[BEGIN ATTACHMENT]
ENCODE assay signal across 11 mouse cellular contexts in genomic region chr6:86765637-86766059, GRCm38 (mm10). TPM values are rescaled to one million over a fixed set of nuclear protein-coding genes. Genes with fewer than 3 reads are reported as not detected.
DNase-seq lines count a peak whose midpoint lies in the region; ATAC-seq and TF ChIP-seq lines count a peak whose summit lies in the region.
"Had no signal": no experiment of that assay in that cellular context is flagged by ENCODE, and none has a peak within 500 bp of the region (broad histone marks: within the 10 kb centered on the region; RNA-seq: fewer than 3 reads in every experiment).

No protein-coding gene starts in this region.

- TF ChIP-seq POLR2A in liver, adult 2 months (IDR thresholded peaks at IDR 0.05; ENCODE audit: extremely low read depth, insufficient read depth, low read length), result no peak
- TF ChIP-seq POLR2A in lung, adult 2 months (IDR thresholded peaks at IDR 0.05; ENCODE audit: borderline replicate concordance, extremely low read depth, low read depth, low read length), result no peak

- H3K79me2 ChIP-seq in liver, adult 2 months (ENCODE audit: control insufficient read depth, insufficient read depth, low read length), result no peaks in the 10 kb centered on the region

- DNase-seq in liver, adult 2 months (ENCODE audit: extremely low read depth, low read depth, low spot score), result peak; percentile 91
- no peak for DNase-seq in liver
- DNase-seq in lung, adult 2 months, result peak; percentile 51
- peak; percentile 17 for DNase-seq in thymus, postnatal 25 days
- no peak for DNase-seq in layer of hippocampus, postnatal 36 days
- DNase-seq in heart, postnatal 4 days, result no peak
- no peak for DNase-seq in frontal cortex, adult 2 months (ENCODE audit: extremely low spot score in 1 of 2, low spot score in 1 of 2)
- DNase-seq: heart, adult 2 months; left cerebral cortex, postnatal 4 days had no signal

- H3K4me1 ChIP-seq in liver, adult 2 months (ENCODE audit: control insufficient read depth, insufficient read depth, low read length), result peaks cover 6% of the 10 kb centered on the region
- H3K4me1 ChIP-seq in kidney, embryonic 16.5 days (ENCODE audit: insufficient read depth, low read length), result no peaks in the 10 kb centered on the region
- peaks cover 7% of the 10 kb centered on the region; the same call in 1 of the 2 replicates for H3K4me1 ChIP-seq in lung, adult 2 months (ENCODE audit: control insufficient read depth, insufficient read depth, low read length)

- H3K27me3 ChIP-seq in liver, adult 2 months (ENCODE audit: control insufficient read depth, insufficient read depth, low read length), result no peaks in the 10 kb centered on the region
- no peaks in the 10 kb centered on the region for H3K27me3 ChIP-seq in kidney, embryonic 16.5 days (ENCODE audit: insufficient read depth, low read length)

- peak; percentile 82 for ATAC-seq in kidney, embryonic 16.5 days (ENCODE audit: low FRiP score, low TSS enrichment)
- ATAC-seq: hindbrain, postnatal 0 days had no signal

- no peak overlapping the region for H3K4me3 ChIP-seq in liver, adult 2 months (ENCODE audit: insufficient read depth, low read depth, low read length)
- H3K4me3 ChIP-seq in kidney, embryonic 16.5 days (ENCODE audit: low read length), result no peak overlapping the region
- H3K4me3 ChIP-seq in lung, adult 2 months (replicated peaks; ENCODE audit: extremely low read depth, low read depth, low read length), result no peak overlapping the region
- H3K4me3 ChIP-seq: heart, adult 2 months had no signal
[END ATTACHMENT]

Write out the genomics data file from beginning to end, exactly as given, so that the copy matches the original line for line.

ENCODE assay signal across 11 mouse cellular contexts in genomic region chr6:86765637-86766059, GRCm38 (mm10). TPM values are rescaled to one million over a fixed set of nuclear protein-coding genes. Genes with fewer than 3 reads are reported as not detected.
DNase-seq lines count a peak whose midpoint lies in the region; ATAC-seq and TF ChIP-seq lines count a peak whose summit lies in the region.
"Had no signal": no experiment of that assay in that cellular context is flagged by ENCODE, and none has a peak within 500 bp of the region (broad histone marks: within the 10 kb centered on the region; RNA-seq: fewer than 3 reads in every experiment).

No protein-coding gene starts in this region.

- TF ChIP-seq POLR2A in liver, adult 2 months (IDR thresholded peaks at IDR 0.05; ENCODE audit: extremely low read depth, insufficient read depth, low read length), result no peak
- TF ChIP-seq POLR2A in lung, adult 2 months (IDR thresholded peaks at IDR 0.05; ENCODE audit: borderline replicate concordance, extremely low read depth, low read depth, low read length), result no peak

- H3K79me2 ChIP-seq in liver, adult 2 months (ENCODE audit: control insufficient read depth, insufficient read depth, low read length), result no peaks in the 10 kb centered on the region

- DNase-seq in liver, adult 2 months (ENCODE audit: extremely low read depth, low read depth, low spot score), result peak; percentile 91
- no peak for DNase-seq in liver
- DNase-seq in lung, adult 2 months, result peak; percentile 51
- peak; percentile 17 for DNase-seq in thymus, postnatal 25 days
- no peak for DNase-seq in layer of hippocampus, postnatal 36 days
- DNase-seq in heart, postnatal 4 days, result no peak
- no peak for DNase-seq in frontal cortex, adult 2 months (ENCODE audit: extremely low spot score in 1 of 2, low spot score in 1 of 2)
- DNase-seq: heart, adult 2 months; left cerebral cortex, postnatal 4 days had no signal

- H3K4me1 ChIP-seq in liver, adult 2 months (ENCODE audit: control insufficient read depth, insufficient read depth, low read length), result peaks cover 6% of the 10 kb centered on the region
- H3K4me1 ChIP-seq in kidney, embryonic 16.5 days (ENCODE audit: insufficient read depth, low read length), result no peaks in the 10 kb centered on the region
- peaks cover 7% of the 10 kb centered on the region; the same call in 1 of the 2 replicates for H3K4me1 ChIP-seq in lung, adult 2 months (ENCODE audit: control insufficient read depth, insufficient read depth, low read length)

- H3K27me3 ChIP-seq in liver, adult 2 months (ENCODE audit: control insufficient read depth, insufficient read depth, low read length), result no peaks in the 10 kb centered on the region
- no peaks in the 10 kb centered on the region for H3K27me3 ChIP-seq in kidney, embryonic 16.5 days (ENCODE audit: insufficient read depth, low read length)

- peak; percentile 82 for ATAC-seq in kidney, embryonic 16.5 days (ENCODE audit: low FRiP score, low TSS enrichment)
- ATAC-seq: hindbrain, postnatal 0 days had no signal

- no peak overlapping the region for H3K4me3 ChIP-seq in liver, adult 2 months (ENCODE audit: insufficient read depth, low read depth, low read length)
- H3K4me3 ChIP-seq in kidney, embryonic 16.5 days (ENCODE audit: low read length), result no peak overlapping the region
- H3K4me3 ChIP-seq in lung, adult 2 months (replicated peaks; ENCODE audit: extremely low read depth, low read depth, low read length), result no peak overlapping the region
- H3K4me3 ChIP-seq: heart, adult 2 months had no signal